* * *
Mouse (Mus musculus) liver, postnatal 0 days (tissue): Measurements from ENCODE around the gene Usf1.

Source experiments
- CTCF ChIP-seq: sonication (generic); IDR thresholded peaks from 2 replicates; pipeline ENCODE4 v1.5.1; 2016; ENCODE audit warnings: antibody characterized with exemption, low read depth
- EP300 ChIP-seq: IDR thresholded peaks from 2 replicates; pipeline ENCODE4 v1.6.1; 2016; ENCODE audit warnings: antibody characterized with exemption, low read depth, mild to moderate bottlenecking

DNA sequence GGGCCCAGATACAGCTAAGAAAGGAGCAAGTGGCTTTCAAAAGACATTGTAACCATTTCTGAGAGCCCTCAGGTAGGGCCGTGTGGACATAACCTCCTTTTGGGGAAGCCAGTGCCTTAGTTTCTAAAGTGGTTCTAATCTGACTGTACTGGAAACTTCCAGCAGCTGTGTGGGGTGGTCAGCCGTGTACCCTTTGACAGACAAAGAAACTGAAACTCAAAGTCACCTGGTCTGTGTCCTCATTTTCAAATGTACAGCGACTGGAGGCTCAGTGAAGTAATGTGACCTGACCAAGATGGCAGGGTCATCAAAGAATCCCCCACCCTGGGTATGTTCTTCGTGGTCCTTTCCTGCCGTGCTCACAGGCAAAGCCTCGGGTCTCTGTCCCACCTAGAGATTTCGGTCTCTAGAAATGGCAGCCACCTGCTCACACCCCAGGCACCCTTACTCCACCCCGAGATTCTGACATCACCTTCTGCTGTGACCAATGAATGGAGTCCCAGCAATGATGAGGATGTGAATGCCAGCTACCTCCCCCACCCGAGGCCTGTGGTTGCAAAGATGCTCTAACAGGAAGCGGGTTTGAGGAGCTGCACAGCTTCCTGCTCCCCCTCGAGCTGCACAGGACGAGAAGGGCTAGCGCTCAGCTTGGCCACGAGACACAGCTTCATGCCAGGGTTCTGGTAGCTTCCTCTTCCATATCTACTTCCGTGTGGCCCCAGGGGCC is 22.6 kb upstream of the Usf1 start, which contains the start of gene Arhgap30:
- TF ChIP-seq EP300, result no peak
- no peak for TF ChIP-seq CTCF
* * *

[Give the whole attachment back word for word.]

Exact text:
Mouse (Mus musculus) liver, postnatal 0 days (tissue): Measurements from ENCODE around the gene Usf1.

Source experiments
- CTCF ChIP-seq: sonication (generic); IDR thresholded peaks from 2 replicates; pipeline ENCODE4 v1.5.1; 2016; ENCODE audit warnings: antibody characterized with exemption, low read depth
- EP300 ChIP-seq: IDR thresholded peaks from 2 replicates; pipeline ENCODE4 v1.6.1; 2016; ENCODE audit warnings: antibody characterized with exemption, low read depth, mild to moderate bottlenecking

DNA sequence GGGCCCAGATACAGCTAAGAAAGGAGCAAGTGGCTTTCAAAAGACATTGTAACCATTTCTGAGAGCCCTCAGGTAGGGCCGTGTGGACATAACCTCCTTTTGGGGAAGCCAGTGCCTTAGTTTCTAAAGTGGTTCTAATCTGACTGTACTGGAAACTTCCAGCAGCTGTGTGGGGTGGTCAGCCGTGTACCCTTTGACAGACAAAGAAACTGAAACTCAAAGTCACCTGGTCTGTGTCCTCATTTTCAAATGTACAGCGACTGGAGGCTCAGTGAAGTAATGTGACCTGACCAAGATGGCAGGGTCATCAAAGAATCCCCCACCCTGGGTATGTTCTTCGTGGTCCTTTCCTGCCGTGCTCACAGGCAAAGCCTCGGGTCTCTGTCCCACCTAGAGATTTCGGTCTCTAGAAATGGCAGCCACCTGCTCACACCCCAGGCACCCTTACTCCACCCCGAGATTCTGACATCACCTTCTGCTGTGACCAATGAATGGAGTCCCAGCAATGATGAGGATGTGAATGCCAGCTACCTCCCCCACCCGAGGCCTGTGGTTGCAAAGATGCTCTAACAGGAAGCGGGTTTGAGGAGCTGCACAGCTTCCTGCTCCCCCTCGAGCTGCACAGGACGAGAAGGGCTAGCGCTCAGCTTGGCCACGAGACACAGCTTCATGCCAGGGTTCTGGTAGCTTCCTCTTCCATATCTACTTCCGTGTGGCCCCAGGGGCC is 22.6 kb upstream of the Usf1 start, which contains the start of gene Arhgap30:
- TF ChIP-seq EP300, result no peak
- no peak for TF ChIP-seq CTCF